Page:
I have been playing quite some computer games these days, especially after having bought my new laptop from the Singapore Sitex fair a few weeks ago. There are many games which I can now run on my new laptop which I previously couldn’t with my old one. I am indeed a computer gaming aficionado, this being so even during my childhood. Some of my favourite computer games are in the strategy genre, such as red alert 2, command and conquer generals, and Warcraft 3. Newer kinds of games in the similar genre which I love include StarCraft 2, Dota 2, X-Com : Enemy Within, and the Total war series. Recently, I bought a new game called door kickers, which features a group of swat police officers whom you are supposed to control to do various missions. It has an interesting edge to it in that you are able to pause the game, plan the moves, and execute them. You are allowed free pauses during the game during which you can plan new moves. It is game which concept I believe is long overdue, and brings with it a fresh air into the genre of strategy gaming.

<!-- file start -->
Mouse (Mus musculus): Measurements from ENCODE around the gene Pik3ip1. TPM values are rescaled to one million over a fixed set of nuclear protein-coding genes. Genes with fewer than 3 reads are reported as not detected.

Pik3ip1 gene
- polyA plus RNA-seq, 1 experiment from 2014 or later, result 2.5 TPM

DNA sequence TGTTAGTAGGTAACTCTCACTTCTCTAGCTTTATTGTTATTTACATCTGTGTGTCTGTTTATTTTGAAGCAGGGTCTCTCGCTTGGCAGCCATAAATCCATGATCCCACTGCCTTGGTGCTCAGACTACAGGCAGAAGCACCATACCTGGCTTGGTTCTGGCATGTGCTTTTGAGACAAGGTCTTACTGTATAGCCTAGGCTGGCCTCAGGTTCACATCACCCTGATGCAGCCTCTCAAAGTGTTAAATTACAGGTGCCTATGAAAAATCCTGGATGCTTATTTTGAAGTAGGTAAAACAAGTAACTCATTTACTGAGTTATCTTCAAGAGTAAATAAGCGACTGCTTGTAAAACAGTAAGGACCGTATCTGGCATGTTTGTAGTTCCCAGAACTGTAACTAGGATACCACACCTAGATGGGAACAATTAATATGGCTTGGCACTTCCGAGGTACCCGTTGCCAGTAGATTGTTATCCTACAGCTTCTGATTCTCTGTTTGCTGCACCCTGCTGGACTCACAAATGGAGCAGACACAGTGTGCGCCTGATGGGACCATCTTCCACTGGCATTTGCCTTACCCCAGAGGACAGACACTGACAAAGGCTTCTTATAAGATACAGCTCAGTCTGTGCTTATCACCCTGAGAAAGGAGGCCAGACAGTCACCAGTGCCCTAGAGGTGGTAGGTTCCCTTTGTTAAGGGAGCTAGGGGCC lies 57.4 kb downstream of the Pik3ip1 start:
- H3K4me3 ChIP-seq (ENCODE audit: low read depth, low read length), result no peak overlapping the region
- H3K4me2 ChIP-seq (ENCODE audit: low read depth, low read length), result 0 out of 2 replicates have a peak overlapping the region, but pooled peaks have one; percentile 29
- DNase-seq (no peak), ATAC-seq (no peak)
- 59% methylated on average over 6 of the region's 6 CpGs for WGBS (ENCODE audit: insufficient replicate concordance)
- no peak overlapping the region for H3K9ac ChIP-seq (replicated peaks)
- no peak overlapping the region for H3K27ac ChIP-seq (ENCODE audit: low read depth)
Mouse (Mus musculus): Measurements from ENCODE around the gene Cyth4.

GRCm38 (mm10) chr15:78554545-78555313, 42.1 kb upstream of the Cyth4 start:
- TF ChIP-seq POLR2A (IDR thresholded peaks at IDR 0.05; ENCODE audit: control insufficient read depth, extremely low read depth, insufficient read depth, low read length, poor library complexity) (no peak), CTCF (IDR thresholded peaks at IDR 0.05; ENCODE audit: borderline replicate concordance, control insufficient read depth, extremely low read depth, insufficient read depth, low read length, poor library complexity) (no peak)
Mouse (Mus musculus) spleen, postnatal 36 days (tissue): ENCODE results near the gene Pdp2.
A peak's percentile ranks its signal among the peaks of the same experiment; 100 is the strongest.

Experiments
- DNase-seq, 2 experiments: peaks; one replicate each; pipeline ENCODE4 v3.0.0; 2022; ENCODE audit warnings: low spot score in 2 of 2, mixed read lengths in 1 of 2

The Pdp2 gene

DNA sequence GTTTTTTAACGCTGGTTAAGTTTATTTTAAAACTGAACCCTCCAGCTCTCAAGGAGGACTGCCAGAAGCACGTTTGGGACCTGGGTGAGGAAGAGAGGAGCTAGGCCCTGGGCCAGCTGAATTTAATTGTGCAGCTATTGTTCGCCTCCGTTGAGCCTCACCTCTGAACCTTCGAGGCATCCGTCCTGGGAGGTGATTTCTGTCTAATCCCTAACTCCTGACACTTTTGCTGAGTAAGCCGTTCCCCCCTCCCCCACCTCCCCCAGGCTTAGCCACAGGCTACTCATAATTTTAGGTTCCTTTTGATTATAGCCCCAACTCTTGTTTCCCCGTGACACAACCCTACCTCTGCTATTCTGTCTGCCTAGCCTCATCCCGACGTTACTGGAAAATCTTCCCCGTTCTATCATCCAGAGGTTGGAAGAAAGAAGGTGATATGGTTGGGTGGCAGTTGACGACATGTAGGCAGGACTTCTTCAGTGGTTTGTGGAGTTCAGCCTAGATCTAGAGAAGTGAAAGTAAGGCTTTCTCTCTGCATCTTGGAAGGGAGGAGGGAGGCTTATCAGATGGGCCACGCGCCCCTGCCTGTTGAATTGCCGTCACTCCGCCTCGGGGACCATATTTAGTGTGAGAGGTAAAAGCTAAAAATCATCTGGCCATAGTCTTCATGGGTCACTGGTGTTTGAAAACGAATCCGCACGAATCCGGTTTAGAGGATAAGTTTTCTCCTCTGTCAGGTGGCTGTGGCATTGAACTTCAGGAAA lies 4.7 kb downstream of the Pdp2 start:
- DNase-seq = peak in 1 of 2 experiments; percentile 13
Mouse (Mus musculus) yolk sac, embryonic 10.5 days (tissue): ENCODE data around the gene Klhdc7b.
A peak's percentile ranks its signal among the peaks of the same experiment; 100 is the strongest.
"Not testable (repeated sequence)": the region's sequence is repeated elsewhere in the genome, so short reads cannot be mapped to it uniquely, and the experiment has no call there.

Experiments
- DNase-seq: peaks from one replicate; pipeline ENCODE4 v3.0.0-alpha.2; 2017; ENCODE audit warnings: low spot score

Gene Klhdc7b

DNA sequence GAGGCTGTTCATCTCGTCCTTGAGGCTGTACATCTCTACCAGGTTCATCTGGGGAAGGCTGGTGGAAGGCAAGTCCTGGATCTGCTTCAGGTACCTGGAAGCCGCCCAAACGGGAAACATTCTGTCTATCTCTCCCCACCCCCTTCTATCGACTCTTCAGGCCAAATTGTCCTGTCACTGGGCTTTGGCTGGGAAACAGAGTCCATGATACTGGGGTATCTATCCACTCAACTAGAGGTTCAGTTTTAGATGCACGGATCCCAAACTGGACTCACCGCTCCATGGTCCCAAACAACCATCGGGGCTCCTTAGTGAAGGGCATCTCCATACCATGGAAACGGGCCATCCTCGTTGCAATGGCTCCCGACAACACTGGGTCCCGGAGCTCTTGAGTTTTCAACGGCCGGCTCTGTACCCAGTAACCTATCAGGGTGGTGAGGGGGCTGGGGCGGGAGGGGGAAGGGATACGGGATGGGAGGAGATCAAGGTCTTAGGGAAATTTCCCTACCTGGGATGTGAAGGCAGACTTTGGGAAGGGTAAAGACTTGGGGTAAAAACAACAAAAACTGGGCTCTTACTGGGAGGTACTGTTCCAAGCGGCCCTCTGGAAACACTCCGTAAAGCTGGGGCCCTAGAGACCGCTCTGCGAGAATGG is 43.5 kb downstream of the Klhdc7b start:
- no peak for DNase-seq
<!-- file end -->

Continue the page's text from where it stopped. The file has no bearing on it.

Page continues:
Another game that I have been trying out Diplomacy. It is reputedly the favourite game of Henry Kissinger, and after playing the game for quite some while, I can see why this is so. Compared to the other strategy gaming genre, Diplomacy features a certain depth and intricacy to the way players on the board have to negotiate amongst themselves to achieve their objectives. In the midst of all the negotiation and scheming, there is the occasional backstab which players can pull on one another. It really exemplifies the concept of Realpolitik in the way international diplomacy is carried out. Compared to the more popular and widely known board game of Risk, I think Diplomacy is a more interesting and fun game to play, though it isn’t the kind of game that is conducive to playing with friends since backstabbing in the game can really cause unhappiness beyond the board!